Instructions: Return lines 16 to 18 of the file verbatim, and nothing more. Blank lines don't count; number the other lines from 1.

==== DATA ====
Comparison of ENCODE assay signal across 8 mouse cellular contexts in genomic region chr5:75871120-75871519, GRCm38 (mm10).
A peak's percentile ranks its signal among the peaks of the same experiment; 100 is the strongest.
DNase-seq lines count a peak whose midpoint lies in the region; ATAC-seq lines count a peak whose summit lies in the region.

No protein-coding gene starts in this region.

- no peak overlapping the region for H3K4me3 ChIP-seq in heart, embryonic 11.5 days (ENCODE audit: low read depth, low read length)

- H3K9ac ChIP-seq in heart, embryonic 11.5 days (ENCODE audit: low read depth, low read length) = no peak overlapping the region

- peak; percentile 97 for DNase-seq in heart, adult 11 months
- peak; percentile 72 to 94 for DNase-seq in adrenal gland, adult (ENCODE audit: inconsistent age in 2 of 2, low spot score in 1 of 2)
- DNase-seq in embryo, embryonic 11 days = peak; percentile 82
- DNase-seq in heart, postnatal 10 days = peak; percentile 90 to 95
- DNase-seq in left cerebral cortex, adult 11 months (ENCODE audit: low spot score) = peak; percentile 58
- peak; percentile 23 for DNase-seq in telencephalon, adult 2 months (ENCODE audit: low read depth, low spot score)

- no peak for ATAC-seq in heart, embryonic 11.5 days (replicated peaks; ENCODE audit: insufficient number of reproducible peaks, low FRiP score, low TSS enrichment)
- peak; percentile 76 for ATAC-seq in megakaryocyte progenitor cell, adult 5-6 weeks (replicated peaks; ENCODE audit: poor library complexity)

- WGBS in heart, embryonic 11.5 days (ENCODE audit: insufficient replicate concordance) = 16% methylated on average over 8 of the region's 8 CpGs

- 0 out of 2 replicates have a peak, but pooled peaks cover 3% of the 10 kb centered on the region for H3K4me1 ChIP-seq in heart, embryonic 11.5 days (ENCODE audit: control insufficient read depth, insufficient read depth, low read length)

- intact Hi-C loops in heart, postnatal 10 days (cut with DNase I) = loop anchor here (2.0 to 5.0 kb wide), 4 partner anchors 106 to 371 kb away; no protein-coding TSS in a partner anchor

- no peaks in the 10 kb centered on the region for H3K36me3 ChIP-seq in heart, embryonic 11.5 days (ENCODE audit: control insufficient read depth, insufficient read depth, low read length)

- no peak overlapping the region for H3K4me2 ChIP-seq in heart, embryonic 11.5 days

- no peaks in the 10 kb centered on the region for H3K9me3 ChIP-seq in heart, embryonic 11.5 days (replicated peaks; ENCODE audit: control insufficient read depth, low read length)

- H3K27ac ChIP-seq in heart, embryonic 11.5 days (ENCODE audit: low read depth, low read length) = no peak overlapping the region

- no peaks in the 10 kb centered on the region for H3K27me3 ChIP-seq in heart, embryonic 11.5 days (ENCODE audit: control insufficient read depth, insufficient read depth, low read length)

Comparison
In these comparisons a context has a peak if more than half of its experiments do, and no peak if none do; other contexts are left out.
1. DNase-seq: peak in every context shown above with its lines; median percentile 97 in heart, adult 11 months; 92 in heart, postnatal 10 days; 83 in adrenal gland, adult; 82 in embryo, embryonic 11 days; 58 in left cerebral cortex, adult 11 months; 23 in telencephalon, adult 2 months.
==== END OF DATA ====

- 0 out of 2 replicates have a peak, but pooled peaks cover 3% of the 10 kb centered on the region for H3K4me1 ChIP-seq in heart, embryonic 11.5 days (ENCODE audit: control insufficient read depth, insufficient read depth, low read length)

- intact Hi-C loops in heart, postnatal 10 days (cut with DNase I) = loop anchor here (2.0 to 5.0 kb wide), 4 partner anchors 106 to 371 kb away; no protein-coding TSS in a partner anchor

- no peaks in the 10 kb centered on the region for H3K36me3 ChIP-seq in heart, embryonic 11.5 days (ENCODE audit: control insufficient read depth, insufficient read depth, low read length)